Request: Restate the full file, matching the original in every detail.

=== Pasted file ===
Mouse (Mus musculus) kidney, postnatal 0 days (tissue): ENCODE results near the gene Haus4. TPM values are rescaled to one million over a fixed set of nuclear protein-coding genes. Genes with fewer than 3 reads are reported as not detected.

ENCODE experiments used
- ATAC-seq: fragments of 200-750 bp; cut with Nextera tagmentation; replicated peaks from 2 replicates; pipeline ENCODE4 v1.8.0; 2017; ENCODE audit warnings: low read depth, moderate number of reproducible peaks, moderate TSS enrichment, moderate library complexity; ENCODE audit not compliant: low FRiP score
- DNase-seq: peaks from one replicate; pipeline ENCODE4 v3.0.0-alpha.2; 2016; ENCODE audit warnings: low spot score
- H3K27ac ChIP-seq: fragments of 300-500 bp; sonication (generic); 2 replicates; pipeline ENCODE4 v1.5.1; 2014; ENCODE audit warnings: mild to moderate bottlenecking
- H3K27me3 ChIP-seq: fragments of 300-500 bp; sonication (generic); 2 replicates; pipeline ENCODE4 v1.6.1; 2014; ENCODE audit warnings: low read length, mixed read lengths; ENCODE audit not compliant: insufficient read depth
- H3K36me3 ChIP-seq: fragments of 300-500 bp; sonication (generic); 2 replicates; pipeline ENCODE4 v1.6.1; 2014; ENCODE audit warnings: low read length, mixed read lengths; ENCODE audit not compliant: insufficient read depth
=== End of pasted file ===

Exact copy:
Mouse (Mus musculus) kidney, postnatal 0 days (tissue): ENCODE results near the gene Haus4. TPM values are rescaled to one million over a fixed set of nuclear protein-coding genes. Genes with fewer than 3 reads are reported as not detected.

ENCODE experiments used
- ATAC-seq: fragments of 200-750 bp; cut with Nextera tagmentation; replicated peaks from 2 replicates; pipeline ENCODE4 v1.8.0; 2017; ENCODE audit warnings: low read depth, moderate number of reproducible peaks, moderate TSS enrichment, moderate library complexity; ENCODE audit not compliant: low FRiP score
- DNase-seq: peaks from one replicate; pipeline ENCODE4 v3.0.0-alpha.2; 2016; ENCODE audit warnings: low spot score
- H3K27ac ChIP-seq: fragments of 300-500 bp; sonication (generic); 2 replicates; pipeline ENCODE4 v1.5.1; 2014; ENCODE audit warnings: mild to moderate bottlenecking
- H3K27me3 ChIP-seq: fragments of 300-500 bp; sonication (generic); 2 replicates; pipeline ENCODE4 v1.6.1; 2014; ENCODE audit warnings: low read length, mixed read lengths; ENCODE audit not compliant: insufficient read depth
- H3K36me3 ChIP-seq: fragments of 300-500 bp; sonication (generic); 2 replicates; pipeline ENCODE4 v1.6.1; 2014; ENCODE audit warnings: low read length, mixed read lengths; ENCODE audit not compliant: insufficient read depth